Together, I strongly believe we can achieve the UN Millennium Development Goals, eight clearly defined targets for reducing hunger, poverty and their byproducts. One of those goals is to reduce the mortality rate among children under five by two-thirds.
With a 2015 deadline to reach these goals, it is time to reaffirm our commitment and remind the leaders of the world of the promise they made.
The impatience of these children - their fight to live normal, healthy lives - should continue to motivate us - every day.
Fifteen million children die each year from potentially treatable or preventable cardiac diseases.
Somewhere in the world, every minute of every day, two babies are born with heart defects.
In developing countries, thousands are left untreated. Most of them will die simply because they live in poor countries that do not have suitable medical facilities.
The time to act is now.
We need to educate and train more.
We need to foster a spirit of concern.
And we need to create a sense of community.
Together, we can and will make a difference.
Every sick child has a story and parents who have dreams for that child's future.
It is up to us to guarantee them the highest standards of clinical care in the most suitable and caring settings.
My father once said, `The only real victories are those that protect human life'.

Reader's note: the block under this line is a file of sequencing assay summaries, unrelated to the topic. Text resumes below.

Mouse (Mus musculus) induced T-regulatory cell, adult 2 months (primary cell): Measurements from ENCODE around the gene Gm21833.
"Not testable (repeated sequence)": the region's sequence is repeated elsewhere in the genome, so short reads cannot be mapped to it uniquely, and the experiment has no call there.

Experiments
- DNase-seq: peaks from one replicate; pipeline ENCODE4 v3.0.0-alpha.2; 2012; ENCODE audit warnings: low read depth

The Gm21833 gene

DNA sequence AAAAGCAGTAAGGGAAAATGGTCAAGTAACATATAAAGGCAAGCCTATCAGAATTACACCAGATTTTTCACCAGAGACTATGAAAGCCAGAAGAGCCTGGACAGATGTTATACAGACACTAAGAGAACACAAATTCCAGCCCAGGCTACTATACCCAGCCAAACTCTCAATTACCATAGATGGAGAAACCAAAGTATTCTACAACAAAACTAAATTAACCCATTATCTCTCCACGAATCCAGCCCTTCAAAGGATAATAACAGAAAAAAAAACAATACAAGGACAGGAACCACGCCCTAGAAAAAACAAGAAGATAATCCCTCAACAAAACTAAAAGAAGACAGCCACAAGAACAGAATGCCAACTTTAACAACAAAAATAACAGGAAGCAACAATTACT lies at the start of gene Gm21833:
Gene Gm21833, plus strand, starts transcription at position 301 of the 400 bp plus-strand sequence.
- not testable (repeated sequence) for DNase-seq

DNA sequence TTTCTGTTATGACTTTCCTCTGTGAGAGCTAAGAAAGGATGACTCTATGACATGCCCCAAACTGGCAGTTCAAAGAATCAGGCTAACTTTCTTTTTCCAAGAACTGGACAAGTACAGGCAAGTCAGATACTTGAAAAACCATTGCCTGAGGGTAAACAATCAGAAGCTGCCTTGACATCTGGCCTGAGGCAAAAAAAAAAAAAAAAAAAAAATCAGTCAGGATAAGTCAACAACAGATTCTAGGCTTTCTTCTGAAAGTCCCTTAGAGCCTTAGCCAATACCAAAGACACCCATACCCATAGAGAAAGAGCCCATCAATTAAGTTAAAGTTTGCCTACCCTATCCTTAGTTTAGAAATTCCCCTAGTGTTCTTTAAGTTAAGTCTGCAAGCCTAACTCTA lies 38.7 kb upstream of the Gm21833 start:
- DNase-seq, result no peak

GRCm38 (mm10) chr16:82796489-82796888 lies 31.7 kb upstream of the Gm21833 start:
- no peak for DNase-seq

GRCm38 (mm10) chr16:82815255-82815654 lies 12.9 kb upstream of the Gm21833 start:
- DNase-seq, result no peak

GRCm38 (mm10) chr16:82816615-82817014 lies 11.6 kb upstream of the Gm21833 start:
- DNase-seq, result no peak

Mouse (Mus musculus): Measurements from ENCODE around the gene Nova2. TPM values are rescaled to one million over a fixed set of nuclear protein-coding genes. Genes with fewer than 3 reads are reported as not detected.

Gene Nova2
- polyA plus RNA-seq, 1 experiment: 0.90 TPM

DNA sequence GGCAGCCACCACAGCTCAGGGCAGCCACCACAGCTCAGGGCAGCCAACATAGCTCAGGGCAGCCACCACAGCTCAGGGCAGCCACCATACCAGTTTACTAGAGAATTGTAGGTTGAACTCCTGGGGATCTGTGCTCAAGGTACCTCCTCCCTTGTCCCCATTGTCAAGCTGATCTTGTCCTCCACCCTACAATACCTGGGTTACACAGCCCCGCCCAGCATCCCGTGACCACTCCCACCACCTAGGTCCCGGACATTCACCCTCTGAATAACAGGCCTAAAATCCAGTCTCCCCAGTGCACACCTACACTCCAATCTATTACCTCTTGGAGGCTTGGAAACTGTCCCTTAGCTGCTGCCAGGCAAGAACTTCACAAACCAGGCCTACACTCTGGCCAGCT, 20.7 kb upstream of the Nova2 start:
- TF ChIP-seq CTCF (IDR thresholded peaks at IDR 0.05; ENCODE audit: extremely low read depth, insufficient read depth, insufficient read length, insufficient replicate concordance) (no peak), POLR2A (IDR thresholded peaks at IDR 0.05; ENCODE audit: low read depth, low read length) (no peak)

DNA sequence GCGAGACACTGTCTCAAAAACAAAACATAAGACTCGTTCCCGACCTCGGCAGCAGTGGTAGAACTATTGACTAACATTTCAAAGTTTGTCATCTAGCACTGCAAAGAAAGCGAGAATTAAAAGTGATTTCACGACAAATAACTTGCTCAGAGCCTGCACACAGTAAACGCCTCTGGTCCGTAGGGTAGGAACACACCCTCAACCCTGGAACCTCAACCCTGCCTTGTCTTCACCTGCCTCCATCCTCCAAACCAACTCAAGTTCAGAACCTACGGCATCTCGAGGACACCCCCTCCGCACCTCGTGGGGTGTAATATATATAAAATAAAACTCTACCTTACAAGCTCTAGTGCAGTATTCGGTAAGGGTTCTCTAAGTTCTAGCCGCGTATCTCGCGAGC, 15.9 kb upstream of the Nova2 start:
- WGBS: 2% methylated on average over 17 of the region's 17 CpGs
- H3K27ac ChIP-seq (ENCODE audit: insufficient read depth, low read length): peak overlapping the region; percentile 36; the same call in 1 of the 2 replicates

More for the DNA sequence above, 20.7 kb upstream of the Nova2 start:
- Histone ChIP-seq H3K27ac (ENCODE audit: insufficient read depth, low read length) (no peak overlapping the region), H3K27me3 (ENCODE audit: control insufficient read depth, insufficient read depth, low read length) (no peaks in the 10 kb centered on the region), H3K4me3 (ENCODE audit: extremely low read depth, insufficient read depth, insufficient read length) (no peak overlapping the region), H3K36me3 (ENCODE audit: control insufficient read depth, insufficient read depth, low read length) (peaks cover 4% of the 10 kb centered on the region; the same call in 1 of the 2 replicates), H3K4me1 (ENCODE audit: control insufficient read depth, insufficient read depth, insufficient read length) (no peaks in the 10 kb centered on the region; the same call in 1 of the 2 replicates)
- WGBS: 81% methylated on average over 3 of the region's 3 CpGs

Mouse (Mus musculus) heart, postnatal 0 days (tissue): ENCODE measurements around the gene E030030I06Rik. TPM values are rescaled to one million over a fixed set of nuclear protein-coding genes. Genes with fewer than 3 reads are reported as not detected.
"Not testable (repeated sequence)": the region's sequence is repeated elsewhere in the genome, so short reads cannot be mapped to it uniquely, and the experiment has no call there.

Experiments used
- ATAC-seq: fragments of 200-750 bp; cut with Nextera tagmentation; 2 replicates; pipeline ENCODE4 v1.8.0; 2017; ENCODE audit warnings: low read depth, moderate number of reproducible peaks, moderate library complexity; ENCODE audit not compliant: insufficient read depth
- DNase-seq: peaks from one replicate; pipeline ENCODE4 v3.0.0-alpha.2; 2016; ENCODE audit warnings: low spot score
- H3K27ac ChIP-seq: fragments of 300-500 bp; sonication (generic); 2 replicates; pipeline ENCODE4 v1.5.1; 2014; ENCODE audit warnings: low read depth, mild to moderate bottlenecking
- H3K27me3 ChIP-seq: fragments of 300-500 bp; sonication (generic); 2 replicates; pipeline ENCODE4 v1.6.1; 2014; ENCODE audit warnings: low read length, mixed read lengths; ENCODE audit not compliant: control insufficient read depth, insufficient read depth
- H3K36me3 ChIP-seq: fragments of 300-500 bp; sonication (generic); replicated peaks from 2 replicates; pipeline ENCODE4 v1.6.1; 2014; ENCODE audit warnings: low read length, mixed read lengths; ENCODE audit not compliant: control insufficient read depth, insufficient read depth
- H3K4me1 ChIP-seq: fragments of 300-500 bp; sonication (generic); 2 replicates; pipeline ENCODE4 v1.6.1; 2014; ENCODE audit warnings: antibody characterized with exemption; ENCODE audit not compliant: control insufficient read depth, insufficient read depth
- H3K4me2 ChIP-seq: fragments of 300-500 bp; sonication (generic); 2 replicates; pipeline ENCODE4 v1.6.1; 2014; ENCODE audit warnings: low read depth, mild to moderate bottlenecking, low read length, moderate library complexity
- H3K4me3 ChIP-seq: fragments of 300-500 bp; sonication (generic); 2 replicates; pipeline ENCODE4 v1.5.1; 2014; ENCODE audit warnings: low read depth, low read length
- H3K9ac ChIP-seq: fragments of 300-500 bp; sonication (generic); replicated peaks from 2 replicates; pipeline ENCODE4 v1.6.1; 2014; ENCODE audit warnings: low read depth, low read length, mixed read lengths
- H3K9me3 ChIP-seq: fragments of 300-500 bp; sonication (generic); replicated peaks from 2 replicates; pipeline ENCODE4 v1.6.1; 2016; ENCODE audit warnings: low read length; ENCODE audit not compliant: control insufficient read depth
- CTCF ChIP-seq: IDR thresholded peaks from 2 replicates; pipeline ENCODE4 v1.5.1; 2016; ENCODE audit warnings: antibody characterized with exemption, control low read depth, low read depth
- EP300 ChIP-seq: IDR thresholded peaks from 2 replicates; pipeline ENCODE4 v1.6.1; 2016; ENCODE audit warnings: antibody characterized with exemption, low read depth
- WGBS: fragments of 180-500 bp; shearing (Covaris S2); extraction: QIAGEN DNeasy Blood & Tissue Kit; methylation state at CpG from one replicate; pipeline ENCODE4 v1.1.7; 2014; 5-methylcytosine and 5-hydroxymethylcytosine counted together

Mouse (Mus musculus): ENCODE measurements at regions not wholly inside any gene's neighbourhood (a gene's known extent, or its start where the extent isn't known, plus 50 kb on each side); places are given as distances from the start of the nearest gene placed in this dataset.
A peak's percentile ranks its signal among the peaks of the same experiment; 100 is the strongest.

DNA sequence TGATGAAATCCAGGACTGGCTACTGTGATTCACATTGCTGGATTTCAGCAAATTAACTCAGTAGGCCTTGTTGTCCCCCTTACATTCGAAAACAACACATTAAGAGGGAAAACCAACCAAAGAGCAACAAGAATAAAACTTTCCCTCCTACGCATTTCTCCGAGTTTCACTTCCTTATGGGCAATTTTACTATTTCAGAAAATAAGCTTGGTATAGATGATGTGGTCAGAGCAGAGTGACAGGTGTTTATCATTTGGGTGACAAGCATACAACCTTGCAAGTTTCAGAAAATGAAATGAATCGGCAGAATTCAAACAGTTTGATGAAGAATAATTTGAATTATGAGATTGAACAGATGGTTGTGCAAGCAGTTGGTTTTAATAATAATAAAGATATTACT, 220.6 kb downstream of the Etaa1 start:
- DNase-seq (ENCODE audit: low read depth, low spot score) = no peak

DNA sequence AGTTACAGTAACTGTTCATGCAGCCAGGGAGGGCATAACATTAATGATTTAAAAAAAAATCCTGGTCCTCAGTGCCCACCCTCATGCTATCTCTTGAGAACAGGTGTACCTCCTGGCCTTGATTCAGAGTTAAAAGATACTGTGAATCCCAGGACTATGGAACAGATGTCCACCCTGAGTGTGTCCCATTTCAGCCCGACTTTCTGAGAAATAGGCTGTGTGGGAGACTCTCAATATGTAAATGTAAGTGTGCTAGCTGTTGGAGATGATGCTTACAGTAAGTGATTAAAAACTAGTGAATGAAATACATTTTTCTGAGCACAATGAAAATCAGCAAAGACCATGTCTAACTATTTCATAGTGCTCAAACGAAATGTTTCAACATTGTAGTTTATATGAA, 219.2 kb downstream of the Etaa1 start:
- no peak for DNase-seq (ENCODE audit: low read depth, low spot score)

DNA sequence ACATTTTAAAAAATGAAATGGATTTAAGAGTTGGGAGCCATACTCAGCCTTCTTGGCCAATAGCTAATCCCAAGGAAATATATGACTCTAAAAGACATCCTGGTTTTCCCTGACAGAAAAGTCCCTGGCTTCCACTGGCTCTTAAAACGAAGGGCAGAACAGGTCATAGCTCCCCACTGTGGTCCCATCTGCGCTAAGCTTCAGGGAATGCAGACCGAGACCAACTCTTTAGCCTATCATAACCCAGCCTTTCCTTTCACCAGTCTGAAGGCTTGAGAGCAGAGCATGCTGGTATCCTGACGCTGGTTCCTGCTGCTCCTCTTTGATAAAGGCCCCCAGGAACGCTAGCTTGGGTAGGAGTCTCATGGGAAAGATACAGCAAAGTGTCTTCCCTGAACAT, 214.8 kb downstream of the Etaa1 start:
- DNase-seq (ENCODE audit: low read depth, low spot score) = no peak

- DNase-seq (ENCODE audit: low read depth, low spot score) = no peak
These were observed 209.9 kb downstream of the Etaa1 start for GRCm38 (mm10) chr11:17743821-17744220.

We need to win this fight to celebrate another victory for humanity. We must do our part as world citizens and protect the future of our world.
One life at a time.
One heart at a time.
I share everyone's belief that children are the most precious gifts and we must continue to nurture and provide every single one of them with a life full of laughter, hope and love.
None of us have the capacity to individually solve the problems of the world, but we can help find solutions and provide hope to all the young hearts that desperately need our help.
The work that we do now and the lives that we touch today will be our legacy...a gift from one generation to the next.
2010 begins not only a new year, but also a new decade at the start of a new millennium. For many, including myself, it holds the promise of being a turn-around year.
May this year and the decades that follow it, mark a time of good health, peace and happiness in the world.